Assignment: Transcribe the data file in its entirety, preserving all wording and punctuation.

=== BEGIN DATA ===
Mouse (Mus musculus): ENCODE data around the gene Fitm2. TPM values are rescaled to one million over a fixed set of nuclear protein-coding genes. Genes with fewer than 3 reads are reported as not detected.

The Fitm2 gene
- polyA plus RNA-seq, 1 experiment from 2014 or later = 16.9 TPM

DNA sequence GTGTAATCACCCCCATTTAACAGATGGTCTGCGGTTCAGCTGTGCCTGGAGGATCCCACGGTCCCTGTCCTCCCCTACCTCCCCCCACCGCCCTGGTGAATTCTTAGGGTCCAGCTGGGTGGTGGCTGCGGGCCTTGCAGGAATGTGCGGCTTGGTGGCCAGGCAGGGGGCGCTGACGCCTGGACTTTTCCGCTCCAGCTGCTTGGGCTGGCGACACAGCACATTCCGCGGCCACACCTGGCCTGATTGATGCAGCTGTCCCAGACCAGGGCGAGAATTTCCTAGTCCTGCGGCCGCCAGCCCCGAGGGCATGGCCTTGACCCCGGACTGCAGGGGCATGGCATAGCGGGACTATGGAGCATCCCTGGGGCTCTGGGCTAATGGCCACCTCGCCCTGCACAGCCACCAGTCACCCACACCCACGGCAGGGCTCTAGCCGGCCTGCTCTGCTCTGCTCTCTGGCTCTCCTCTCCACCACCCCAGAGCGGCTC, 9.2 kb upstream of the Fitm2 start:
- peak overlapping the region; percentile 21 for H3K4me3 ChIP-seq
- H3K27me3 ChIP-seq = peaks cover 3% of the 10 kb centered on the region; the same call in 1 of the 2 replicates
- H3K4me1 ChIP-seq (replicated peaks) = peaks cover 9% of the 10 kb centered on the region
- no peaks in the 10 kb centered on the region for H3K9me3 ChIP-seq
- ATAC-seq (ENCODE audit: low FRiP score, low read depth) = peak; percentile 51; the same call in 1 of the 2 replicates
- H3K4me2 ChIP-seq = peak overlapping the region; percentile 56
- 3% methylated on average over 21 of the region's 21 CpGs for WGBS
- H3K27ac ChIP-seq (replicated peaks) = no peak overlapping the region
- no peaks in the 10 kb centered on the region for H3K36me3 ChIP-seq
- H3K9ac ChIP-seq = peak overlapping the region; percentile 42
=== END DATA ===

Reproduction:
Mouse (Mus musculus): ENCODE data around the gene Fitm2. TPM values are rescaled to one million over a fixed set of nuclear protein-coding genes. Genes with fewer than 3 reads are reported as not detected.

The Fitm2 gene
- polyA plus RNA-seq, 1 experiment from 2014 or later = 16.9 TPM

DNA sequence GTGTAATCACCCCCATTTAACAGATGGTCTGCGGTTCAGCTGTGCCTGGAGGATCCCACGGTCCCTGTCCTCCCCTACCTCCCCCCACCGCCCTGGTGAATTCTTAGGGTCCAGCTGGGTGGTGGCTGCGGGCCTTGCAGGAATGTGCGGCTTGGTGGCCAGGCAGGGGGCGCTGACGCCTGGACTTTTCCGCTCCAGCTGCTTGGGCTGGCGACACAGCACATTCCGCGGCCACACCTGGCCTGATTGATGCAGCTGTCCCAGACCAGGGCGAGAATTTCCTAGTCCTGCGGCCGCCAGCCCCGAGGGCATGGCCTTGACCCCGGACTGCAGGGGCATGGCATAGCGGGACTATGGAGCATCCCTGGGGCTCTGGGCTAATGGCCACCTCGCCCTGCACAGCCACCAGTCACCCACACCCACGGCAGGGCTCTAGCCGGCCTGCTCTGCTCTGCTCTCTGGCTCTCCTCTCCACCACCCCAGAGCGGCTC, 9.2 kb upstream of the Fitm2 start:
- peak overlapping the region; percentile 21 for H3K4me3 ChIP-seq
- H3K27me3 ChIP-seq = peaks cover 3% of the 10 kb centered on the region; the same call in 1 of the 2 replicates
- H3K4me1 ChIP-seq (replicated peaks) = peaks cover 9% of the 10 kb centered on the region
- no peaks in the 10 kb centered on the region for H3K9me3 ChIP-seq
- ATAC-seq (ENCODE audit: low FRiP score, low read depth) = peak; percentile 51; the same call in 1 of the 2 replicates
- H3K4me2 ChIP-seq = peak overlapping the region; percentile 56
- 3% methylated on average over 21 of the region's 21 CpGs for WGBS
- H3K27ac ChIP-seq (replicated peaks) = no peak overlapping the region
- no peaks in the 10 kb centered on the region for H3K36me3 ChIP-seq
- H3K9ac ChIP-seq = peak overlapping the region; percentile 42